(Wednesday, 20th Aug, 2014)
Coughs and colds
The most common ailments contracted during winter are coughs and colds. While many people manage to avoid falling sick, especially those who are fit and have a strong immune system, for most of us a week or two with a runny nose and cough is an annual event.
There are over 100 different viruses that can cause the common cold, and they are mutating all the time, which is why finding a cure is tantamount to impossible. The cold infects the upper airways, and can be caught by droplet spread, when an infected person coughs or sneezes. The constant cough that can accompany the cold makes this a very easy disease to contract in the winter months, and most people will catch a cold two to four times a year, especially during the winter months.
A winter cough is usually a symptom of the cold. However, during the cold months, bad weather can worsen some respiratory problems. People with lung or bronchial complaints often have more difficulty in breathing during cold spells, and wet weather usually aggravates coughs.
Cold weather drives us indoors during winter, into close proximity with other people. Damp, crowded conditions, such as buses, shops and pubs, can help any airborne infection to spread rapidly, especially coughs and colds.
There really is no other treatment for a winter cold than rest. Drinking fluids might help you avoid becoming achy and dehydrated. Paracetamol or a similar painkiller, taken in the recommended doses, can help to treat the symptoms. Decongestants may be useful in reducing the inflammation of your nose, helping you to breathe more easily.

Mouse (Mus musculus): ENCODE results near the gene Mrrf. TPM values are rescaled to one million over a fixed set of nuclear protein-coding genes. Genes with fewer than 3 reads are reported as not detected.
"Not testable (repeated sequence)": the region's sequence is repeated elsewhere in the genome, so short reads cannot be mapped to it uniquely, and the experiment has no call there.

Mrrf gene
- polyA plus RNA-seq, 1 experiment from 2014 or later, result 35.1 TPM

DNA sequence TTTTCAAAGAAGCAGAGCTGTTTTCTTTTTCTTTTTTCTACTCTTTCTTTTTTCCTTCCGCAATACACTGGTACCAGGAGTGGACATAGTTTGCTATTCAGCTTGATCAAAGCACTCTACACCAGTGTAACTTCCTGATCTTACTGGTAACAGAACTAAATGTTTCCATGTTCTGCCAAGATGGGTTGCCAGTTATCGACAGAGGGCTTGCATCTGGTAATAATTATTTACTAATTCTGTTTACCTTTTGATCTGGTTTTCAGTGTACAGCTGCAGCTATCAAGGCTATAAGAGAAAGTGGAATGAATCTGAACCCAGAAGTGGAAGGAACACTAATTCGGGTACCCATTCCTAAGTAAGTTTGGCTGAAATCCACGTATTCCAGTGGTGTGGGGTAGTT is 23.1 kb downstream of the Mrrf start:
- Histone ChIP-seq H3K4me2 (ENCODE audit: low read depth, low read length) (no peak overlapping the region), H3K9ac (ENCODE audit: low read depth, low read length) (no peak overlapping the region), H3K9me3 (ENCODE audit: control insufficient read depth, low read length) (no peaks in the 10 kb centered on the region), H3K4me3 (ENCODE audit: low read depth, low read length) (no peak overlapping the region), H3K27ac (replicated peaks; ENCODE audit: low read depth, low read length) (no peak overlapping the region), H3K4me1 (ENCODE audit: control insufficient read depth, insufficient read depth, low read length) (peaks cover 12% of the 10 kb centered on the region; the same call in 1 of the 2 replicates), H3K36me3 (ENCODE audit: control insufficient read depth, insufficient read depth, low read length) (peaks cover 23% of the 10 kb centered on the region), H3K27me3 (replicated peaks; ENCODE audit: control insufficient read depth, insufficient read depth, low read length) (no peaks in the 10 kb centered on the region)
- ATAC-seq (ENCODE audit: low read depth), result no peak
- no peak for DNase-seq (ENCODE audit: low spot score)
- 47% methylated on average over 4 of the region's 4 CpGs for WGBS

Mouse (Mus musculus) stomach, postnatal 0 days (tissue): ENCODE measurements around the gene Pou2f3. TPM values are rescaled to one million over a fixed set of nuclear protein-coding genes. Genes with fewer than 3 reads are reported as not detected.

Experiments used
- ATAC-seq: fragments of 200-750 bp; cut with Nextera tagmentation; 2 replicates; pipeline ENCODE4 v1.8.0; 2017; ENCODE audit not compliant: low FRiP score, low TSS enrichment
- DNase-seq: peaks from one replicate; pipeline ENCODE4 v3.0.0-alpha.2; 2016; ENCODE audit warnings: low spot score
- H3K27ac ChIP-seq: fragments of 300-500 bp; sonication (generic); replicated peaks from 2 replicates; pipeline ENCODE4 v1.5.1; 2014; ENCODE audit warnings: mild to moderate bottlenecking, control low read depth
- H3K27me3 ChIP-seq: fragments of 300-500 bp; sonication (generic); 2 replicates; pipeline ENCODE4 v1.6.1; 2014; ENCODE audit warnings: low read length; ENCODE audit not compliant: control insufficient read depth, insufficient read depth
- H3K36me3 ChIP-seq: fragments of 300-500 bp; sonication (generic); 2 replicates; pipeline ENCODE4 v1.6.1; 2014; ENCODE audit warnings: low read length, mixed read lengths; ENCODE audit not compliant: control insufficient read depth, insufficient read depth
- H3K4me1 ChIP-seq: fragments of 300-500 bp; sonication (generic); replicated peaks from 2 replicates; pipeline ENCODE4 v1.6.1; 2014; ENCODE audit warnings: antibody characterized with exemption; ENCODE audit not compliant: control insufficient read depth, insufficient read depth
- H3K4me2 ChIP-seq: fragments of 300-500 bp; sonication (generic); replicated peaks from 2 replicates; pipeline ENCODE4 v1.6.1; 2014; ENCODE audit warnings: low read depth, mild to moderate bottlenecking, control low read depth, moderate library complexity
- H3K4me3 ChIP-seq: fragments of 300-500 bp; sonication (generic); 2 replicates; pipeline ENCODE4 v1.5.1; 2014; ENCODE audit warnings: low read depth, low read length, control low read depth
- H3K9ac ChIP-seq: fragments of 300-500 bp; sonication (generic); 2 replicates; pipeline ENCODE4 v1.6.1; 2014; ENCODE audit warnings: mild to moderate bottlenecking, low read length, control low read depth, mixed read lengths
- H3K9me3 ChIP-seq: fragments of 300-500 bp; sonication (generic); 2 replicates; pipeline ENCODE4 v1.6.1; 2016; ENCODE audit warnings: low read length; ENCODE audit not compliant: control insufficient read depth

Usually a cold will go away after two or three weeks. In the meantime, you may feel run down and miserable, but there is no need to stop your normal activities or visit the doctor. For those few weeks, however, do expect to become more tired more quickly.
The complications of winter colds include sinusitis, earache, tonsillitis or pneumonia if the mucus membrane becomes infected. If you suspect you have developed any of these complications, you should consult your doctor for advice and treatment.
A winter cold can produce an acute, irritating cough. Normally, a cough is a reflex action to clear the throat of any foreign bodies or particles, such as dust. But when you get a cold, the infected mucus from your nose drips down the back of your throat in a process called post-nasal drip. This post-nasal drip causes a type of cough that is not helpful at all.
This type of cough is annoying and unnecessary. Some people find simple over-the-counter cough mixtures helpful in suppressing such a cough, although there is no strong medical evidence of benefit. Your local pharmacist can advise you on which product might be most effective for your cough. Dont take a cough mixture for a prolonged period. If you have a cough for more than a couple of weeks, it could indicate something more serious than a cold.
You should visit your GP if you have any of these symptoms with a cough:
There is no foolproof way of avoiding infection with a cold. What you can do is minimise your potential exposure to the cold, and take precautions not to spread the infection further if you do catch a cold.
In so far as you can, stay away from anyone you know who has a cold. Avoid crowds and crowded, confined places where infection will spread more quickly. If you are in physical contact with someone who has a cold, wash your hands before touching your own face. Shaking the hands of someone with a cold is the most common way of contracting the infection. Keep rooms well aired.
If you are unlucky and you catch a cold:
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